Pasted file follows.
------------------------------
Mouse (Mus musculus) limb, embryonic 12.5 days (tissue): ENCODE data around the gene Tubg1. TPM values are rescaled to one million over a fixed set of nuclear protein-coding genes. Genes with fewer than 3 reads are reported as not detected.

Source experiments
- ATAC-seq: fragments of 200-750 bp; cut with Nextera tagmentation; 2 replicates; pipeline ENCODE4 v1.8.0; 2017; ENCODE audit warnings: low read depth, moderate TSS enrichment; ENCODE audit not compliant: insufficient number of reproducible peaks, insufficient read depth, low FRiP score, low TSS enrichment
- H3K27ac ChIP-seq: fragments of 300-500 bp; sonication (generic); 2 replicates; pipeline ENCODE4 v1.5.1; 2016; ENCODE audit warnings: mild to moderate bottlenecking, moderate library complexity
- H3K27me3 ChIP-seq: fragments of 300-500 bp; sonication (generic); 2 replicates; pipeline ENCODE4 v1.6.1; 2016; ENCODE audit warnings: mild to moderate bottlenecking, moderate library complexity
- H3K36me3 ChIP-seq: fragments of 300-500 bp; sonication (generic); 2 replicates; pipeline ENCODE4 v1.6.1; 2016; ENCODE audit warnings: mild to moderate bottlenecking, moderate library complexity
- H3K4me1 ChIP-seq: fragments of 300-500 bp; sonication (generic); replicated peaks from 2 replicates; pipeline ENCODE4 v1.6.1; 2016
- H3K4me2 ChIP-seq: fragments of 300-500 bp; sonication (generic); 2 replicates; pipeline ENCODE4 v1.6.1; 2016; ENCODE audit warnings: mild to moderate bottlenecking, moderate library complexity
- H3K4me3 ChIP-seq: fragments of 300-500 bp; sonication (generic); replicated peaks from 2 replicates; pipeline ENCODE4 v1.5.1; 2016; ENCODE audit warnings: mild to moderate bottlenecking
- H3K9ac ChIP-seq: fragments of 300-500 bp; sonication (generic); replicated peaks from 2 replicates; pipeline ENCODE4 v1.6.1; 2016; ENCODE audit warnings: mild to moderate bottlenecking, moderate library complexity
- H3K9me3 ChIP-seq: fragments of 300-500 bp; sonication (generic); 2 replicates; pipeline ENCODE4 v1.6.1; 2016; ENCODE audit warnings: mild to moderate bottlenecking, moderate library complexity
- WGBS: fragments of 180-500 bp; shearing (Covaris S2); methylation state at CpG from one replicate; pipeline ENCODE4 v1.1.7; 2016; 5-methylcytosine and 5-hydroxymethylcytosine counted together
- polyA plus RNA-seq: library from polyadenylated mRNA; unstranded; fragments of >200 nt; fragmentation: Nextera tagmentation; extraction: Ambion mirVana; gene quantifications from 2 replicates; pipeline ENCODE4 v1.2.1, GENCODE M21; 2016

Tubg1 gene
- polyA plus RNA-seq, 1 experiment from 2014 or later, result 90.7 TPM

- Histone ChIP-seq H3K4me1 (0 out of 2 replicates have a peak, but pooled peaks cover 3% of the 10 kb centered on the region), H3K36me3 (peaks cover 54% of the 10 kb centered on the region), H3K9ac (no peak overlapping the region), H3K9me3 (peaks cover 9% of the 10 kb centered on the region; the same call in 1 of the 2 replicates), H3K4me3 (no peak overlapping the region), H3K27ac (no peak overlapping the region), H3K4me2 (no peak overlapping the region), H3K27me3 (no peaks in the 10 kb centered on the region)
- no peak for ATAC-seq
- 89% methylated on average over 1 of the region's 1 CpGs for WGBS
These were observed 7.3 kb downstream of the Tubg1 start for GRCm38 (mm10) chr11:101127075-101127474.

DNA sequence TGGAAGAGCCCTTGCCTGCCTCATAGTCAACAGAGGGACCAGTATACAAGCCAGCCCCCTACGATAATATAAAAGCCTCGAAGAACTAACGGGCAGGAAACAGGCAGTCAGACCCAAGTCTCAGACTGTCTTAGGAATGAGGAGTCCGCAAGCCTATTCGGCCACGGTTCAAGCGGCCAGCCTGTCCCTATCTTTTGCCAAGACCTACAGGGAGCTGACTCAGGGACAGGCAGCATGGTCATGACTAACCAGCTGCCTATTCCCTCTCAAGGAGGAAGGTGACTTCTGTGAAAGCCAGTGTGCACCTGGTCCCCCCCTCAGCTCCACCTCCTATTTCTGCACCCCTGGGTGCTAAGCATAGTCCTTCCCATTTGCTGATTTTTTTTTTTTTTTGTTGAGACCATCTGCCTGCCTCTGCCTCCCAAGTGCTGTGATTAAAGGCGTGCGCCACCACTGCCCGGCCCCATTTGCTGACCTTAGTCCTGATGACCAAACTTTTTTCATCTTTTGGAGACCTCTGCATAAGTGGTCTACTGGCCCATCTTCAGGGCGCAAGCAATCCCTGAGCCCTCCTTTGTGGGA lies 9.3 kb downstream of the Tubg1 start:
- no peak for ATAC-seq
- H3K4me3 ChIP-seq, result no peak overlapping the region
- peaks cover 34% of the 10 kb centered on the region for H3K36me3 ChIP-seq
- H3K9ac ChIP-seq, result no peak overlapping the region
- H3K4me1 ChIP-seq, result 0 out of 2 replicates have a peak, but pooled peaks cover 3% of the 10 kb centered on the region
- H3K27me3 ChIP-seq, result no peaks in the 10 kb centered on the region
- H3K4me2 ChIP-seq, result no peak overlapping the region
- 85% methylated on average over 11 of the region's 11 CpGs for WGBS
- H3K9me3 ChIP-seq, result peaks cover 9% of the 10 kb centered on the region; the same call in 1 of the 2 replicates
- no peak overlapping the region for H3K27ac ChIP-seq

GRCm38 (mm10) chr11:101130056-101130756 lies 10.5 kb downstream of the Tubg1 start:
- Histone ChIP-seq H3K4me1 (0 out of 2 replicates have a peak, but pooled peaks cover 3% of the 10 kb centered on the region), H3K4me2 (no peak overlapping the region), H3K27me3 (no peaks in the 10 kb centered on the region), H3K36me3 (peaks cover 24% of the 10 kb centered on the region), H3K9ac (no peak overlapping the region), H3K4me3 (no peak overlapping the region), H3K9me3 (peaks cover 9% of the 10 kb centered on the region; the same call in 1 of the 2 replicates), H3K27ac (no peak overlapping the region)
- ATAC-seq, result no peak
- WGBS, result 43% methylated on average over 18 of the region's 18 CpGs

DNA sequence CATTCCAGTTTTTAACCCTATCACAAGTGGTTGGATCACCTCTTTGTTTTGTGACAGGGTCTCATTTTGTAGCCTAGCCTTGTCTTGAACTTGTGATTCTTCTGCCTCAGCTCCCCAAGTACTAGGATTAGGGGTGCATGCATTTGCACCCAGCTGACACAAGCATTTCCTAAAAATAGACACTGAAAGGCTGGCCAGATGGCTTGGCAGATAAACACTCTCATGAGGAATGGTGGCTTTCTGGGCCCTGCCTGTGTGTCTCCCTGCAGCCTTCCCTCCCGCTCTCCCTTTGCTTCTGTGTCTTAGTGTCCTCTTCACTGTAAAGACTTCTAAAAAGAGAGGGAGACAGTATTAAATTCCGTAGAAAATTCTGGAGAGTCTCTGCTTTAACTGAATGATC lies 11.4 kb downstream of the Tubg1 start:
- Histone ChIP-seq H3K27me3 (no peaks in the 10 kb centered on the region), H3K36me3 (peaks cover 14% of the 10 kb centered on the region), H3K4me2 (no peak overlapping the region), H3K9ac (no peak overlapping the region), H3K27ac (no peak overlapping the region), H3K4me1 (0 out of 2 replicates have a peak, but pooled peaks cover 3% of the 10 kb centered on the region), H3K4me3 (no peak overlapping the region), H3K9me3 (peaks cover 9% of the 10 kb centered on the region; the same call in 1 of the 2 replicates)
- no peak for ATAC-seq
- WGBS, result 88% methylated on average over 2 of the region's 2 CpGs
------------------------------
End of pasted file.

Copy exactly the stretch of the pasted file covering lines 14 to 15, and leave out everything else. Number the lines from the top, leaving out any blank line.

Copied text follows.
Tubg1 gene
- polyA plus RNA-seq, 1 experiment from 2014 or later, result 90.7 TPM